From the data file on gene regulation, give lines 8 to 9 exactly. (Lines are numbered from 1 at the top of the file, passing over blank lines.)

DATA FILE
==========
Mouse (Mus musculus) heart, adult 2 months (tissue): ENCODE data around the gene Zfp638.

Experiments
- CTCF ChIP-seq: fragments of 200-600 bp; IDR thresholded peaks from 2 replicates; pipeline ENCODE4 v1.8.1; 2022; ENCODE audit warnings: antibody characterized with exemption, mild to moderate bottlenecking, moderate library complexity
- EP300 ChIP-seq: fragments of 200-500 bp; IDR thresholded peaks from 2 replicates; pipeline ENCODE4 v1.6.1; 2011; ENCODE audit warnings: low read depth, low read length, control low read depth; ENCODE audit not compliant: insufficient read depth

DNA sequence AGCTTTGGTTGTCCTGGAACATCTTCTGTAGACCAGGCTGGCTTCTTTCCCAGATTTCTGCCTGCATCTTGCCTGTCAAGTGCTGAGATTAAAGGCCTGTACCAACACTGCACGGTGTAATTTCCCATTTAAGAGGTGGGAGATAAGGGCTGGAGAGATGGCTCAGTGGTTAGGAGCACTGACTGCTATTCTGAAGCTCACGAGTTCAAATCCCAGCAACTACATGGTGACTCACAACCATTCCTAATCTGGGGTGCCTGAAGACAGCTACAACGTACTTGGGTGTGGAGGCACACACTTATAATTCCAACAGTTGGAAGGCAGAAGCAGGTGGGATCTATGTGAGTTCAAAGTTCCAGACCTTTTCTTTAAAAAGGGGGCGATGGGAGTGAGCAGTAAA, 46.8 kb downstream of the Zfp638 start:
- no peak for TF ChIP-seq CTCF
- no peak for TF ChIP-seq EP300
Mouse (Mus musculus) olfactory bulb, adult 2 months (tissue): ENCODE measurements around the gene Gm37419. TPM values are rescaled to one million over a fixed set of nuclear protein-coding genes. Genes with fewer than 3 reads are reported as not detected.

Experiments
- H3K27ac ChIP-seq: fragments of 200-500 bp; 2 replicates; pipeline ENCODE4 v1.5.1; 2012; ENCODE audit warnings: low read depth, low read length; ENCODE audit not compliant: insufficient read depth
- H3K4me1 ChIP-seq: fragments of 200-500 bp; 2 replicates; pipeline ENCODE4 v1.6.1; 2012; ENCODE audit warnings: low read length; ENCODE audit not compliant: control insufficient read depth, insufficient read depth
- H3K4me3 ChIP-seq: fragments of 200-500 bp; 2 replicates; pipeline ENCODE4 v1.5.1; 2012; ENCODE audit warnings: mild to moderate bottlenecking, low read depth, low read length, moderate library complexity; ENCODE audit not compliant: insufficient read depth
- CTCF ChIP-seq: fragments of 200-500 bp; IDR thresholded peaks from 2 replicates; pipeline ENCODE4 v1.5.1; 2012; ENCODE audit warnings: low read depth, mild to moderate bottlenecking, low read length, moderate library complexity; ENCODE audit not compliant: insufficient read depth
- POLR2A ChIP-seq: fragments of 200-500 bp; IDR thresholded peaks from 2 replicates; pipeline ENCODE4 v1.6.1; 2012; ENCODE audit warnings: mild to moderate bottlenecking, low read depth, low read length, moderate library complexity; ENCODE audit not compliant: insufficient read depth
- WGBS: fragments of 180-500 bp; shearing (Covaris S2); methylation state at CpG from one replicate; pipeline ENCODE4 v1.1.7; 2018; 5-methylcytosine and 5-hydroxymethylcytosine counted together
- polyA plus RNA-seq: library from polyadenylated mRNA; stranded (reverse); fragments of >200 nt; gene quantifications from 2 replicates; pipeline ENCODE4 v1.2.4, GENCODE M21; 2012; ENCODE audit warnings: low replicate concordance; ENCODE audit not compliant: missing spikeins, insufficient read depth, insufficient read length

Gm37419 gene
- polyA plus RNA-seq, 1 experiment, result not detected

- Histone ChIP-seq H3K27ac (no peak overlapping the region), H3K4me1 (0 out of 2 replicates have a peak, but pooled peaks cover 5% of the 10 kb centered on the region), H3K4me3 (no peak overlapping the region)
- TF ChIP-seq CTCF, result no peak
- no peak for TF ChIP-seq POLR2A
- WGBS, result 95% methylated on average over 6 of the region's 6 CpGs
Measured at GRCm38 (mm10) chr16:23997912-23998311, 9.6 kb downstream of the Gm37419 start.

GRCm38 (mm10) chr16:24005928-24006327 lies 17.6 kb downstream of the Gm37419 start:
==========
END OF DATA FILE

Mouse (Mus musculus) olfactory bulb, adult 2 months (tissue): ENCODE measurements around the gene Gm37419. TPM values are rescaled to one million over a fixed set of nuclear protein-coding genes. Genes with fewer than 3 reads are reported as not detected.

Experiments